Adamson University softball coach Ana Santiago only aimed for a place in the title playoff, but her Lady Falcons did more than that.
Playing behind a curve-throwing pitcher Lyca Basa and a recharged batting order, the Lady Falcons shutout the University of Santo Tomas Tigresses, 6-0, to retain the UAAP women’s softball plum for a record eight straight time on Tuesday at the Rizal Memorial ballpark.
The 21-year-old Basa, the latest of the many products of Bacolod City’s Domingo Lacson National High School, had the Tigresses’ batters at the palm of her hands, limiting the enemies to measly three hits in a seven inning tour of duty at the mound.
While the 5-foot-6 looked imposingly 10-feet tall up the hill, her teammates, led by shortstop Edna Severino, complimented her efforts with 10 off the country’s no. 1 hurler Mary Ann Antolihao as the Lady Falcons completely dominated on both ends of the fields.
Severino, whom Santiago uprooted from ninth and last was elevated to no. 2 in her offensive rotation, batted a perfect 1,000 at the box, ripping Antolihao with a pair of singles, a two-base-hit and a triple in driving in three runs, half of Adamson’s total output.
Joining Severino in the team’s revised murderers’ row was third basegirl Nicole Padasas, who went two-of-four times at bat in driving in two of her teammates home.
Santiago, now acknowledged as the country’s winningest mentor, admitted she a started revising her batting lineup in Game 2 of the best of-three gold medal series, which the Lady Falcons won, 8-5, following a 3-4 loss in the opener.
“We haven’t really connecting since the tournament last month having to compete with a depleted lineup due to graduation of our mainstays last year. So I told myself bakit hindi ako mag-experiment na baguhin ang batting order since we had already attained our goal to be in the finals. So, ginawa ko noong Game 2 at naging successful naman, nanalo kami to tie the series,” Santiago revealed after her title victory, her 14th in the UAAP alone.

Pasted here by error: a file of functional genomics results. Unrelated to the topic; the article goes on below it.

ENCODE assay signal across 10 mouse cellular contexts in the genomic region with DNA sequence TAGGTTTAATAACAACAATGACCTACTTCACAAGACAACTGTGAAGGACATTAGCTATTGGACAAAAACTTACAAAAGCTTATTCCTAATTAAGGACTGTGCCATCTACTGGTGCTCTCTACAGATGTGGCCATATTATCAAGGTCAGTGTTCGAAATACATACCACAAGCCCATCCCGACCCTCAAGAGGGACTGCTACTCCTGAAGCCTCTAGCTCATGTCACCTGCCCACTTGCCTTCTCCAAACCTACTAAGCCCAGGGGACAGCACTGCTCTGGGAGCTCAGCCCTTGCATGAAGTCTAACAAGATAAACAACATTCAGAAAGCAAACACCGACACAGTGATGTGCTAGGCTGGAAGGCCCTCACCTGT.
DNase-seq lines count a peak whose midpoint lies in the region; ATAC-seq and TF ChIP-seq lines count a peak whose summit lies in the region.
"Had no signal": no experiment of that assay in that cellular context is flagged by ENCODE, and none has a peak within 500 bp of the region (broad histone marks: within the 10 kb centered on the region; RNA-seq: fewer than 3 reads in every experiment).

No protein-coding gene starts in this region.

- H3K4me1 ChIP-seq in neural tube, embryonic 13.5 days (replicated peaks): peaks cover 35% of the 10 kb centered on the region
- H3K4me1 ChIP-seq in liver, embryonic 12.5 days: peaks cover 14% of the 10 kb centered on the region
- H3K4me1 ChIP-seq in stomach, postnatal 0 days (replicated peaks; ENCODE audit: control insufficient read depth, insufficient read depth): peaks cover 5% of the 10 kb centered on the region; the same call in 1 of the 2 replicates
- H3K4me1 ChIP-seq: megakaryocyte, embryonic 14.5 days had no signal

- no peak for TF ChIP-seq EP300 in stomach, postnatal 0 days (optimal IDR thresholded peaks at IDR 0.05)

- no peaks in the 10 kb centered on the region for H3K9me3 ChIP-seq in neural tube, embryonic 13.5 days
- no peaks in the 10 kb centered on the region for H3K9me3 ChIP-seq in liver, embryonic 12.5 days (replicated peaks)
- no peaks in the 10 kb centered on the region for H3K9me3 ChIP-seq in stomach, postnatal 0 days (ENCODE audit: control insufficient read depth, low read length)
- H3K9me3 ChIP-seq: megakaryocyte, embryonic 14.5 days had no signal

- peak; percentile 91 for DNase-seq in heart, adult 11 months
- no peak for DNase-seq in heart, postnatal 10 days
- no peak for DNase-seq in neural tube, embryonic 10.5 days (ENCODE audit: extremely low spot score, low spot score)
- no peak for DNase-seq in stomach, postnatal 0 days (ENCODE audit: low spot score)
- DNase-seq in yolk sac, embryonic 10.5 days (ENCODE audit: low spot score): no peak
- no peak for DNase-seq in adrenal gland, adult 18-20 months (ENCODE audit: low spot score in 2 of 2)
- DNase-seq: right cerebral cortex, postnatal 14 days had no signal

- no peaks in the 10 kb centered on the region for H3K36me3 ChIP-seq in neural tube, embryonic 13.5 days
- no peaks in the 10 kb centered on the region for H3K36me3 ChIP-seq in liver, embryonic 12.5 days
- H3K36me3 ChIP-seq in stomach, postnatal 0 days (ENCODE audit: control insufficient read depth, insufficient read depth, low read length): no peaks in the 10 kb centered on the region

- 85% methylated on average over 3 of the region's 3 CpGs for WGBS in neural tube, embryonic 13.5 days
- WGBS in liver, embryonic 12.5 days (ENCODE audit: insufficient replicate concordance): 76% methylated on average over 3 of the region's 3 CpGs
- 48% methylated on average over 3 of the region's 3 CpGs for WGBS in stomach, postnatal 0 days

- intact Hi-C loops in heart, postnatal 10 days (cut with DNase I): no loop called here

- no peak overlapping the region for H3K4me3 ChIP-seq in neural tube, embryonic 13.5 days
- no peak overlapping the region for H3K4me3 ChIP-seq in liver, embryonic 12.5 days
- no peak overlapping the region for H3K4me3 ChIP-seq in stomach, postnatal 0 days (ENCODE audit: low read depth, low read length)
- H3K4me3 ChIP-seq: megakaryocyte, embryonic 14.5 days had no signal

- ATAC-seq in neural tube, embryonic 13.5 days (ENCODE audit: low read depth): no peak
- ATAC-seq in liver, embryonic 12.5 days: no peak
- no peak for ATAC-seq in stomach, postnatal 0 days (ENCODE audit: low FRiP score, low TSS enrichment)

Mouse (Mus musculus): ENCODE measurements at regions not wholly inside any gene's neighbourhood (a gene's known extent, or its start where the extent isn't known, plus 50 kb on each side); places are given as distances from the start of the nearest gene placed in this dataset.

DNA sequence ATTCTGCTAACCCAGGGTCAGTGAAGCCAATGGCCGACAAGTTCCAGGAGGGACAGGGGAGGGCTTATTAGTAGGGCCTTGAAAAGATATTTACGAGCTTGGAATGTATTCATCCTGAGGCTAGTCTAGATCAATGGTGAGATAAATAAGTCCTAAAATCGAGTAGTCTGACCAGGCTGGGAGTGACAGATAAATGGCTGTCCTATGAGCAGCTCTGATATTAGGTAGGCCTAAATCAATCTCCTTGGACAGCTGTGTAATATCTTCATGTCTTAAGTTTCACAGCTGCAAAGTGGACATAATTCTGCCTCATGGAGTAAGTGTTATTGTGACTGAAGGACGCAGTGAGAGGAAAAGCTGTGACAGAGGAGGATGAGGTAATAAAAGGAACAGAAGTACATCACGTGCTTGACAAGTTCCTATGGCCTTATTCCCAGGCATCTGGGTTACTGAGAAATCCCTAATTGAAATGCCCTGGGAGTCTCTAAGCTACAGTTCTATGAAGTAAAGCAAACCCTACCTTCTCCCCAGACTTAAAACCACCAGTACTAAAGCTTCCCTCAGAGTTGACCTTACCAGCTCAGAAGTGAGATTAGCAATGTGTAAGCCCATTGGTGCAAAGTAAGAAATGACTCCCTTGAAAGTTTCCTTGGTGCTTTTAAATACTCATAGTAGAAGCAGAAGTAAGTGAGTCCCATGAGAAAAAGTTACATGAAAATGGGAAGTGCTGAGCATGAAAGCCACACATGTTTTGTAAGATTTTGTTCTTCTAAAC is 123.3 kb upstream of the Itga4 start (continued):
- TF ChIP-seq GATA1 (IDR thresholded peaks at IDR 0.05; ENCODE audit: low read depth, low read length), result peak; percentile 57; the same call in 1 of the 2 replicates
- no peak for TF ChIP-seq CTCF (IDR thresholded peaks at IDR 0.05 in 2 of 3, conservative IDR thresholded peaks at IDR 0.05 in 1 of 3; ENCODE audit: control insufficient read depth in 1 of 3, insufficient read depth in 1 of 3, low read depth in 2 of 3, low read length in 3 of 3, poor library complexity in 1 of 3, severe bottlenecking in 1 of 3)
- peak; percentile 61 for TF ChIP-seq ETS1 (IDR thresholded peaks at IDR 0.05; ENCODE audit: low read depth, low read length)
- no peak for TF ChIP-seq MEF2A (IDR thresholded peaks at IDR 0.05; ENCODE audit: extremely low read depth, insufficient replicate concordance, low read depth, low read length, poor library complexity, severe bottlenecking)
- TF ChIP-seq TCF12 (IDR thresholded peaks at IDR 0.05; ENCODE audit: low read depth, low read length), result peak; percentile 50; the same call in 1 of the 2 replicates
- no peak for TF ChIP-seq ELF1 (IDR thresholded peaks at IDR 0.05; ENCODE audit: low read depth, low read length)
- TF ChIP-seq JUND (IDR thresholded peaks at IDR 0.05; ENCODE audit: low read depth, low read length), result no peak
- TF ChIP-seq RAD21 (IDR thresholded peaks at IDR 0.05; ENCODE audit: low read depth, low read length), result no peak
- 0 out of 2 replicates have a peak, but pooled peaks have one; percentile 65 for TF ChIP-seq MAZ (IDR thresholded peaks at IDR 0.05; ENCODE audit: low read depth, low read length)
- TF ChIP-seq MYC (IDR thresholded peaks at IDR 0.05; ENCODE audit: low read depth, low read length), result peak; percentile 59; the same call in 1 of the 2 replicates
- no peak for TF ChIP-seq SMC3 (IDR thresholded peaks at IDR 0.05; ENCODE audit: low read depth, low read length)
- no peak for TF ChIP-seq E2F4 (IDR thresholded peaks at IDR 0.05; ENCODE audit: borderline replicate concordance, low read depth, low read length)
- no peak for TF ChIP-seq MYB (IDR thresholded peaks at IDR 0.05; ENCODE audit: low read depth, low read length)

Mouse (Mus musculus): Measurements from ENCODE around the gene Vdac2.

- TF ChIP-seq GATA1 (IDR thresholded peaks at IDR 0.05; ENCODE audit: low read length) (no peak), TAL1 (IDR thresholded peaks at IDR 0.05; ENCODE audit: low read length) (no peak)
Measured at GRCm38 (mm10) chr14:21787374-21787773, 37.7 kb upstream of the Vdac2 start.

“Three days from that Game 2 win, nag-isip ako kung ibabalik ko sa dati or itutuloy ko ang ploy. From last Saturday, I isolated myself from virtually the entire world thinking about it, “ Santiago said. “Finally kahapon (Monday) I decided to continue. At heto na nga, champion pa rin kami at eight-peat pa. “
“Last night, I had a heart-to-heart talk with the girls to perk them up. I told them na kung noong after the semifinals sinabi ninyo na ako ang inspirasyon ninyo kaya tayo pumasok sa finals, ngayon ang sasabihin ko sa inyo ay ito: Kayo ang at ang maganda ninyong performance ang magiging inspirasyon ko para manalo uli,” she said.
With a wide grin, Santiago added proudly, “Natutuhan ko ang mga motivating words of wisdom na ‘yan kay coach Boy,” in reference to her maestro both as player and as a bench tactician, the late baseball/softball legend Filomeno “Boy” Codiñera.
So dominating was Basa at the mound she retired all the UST hitters that crossed her path in 1-2-3 order in the first three innings, allowing Tigress Celestine Palma on board in the fourth frame on a wild pitch and centerfielder Cristy Joy Roa on base-on-balls. She left both stranded on bases.
Basa, who struckout five Tigresses either swinging or standing surrendered a pair of singles in the seventh and last frame but like the other two whom she boarded, she fanned them out in a brilliant double play with the help of Severino herself.
“Walang tumama,” a dejected UST mentor Sandy Barredo could only murmur after losing anew the title for the third straight time. “Magpapahinog na naman tayo ng player next year. Lahat siguro dapat mag-tryout muli. Wala na akong isi-seed.”
After the smoke of the battle was extinguished, Basa’s stingy pitching saw her throwing a total 72 pitches, 50 of them strikes and 22 balls. Antolihao, in contrast, had 98 pitches, 67 strikes and 31 balls.